The space previously occupied by the Derby Gate library will return to use in 2021, once works have been completed. The space has been reconfigured as a meeting room and open space, available to Members and Members’ staff for meetings and quiet work. This arrangement was requested by the Administration Committee in May 2020, to compensate Members for the loss of other meeting space in 1 Parliament Street – Administration Committee’s Note of discussion, 18 May 2020. Please also note that, from September 2021, space within Richmond House – including the Richmond House business lounge – will also become available to Members’ staff.

22nd Mar 2021
To ask the Chancellor of the Duchy of Lancaster and Minister for the Cabinet Office, when the Government plans to establish an inquiry on its response to the covid-19 outbreak.

COVID-19 is the biggest challenge the UK, together with nations around the world, has faced in decades. Throughout the pandemic, we have consistently adapted our response as we have learnt more about the virus and how best to tackle it. As stated by the Prime Minister on 15 July 2020 'we will seek to learn the lessons of the pandemic in the future, and certainly we will have an independent inquiry into what happened.' Any further updates will be announced in the usual way.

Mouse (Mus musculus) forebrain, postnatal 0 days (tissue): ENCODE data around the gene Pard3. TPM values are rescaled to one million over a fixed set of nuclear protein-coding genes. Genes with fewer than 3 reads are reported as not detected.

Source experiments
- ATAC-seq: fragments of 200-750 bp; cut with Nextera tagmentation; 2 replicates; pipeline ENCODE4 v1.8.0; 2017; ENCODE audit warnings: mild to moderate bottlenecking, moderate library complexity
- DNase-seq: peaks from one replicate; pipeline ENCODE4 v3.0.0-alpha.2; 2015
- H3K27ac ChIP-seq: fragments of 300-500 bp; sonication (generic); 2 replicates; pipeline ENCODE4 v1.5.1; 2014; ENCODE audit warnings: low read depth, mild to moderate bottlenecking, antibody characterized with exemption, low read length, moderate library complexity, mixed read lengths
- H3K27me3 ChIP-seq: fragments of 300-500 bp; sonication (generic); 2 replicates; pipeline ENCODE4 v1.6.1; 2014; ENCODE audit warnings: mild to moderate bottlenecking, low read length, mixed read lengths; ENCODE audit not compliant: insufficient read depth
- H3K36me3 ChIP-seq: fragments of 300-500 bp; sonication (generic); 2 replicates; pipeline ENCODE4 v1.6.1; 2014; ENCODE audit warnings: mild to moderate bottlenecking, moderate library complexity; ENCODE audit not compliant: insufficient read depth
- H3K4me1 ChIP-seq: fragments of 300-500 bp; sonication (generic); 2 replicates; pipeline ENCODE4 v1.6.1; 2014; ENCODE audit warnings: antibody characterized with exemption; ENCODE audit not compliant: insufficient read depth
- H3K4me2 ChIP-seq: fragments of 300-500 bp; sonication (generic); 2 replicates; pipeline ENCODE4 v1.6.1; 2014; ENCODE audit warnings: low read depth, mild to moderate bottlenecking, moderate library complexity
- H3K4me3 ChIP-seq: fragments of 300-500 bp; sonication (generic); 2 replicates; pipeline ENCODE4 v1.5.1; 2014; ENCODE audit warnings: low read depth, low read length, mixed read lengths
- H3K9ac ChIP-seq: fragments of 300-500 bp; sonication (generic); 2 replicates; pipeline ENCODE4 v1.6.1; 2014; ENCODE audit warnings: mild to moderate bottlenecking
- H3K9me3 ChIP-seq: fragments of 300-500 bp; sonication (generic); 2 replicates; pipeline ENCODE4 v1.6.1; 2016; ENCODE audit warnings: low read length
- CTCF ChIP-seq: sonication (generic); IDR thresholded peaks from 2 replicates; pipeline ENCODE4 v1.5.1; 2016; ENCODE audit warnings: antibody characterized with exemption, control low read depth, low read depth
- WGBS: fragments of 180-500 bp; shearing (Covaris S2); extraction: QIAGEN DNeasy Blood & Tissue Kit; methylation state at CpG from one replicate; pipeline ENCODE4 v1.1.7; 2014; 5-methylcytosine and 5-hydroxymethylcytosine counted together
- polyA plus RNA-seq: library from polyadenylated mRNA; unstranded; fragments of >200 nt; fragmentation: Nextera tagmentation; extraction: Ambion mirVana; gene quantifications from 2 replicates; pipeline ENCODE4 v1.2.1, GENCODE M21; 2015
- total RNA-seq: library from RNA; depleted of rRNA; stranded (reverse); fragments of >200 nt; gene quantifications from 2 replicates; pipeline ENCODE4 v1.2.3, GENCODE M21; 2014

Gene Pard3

Julia Lopez
Parliamentary Secretary (Cabinet Office)
13th Jan 2021
To ask the Chancellor of the Duchy of Lancaster and Minister for the Cabinet Office, if he will ensure that what is guidance and what is law in relation to covid-19 restrictions is clearly determined on the Gov.uk website.

Both legislation and Government guidance is set out online, and both are important.

The guidance on how best to stay safe and help control the spread of Coronavirus is set out at: https://www.gov.uk/coronavirus. Where applicable, you should also refer to the relevant websites for guidance published by the Governments of Scotland, Wales and Northern Ireland.

UK Government Coronavirus legislation is set out at: https://www.legislation.gov.uk/coronavirus.

Penny Mordaunt
Paymaster General
7th Dec 2020
To ask the Chancellor of the Duchy of Lancaster and Minister for the Cabinet Office, if the Government will issue guidance to the general public on the implementation of covid-19 restrictions for the 2020-21 New Year period.

The UK Government continues to make every effort to communicate any policy changes as clearly and simply as possible to the public via our public information campaign. All updated guidance is published on gov.uk. Other guidance is produced by the devolved administrations.

Once the five-day Christmas window ends, normal rules on social contact in each tier or region will apply.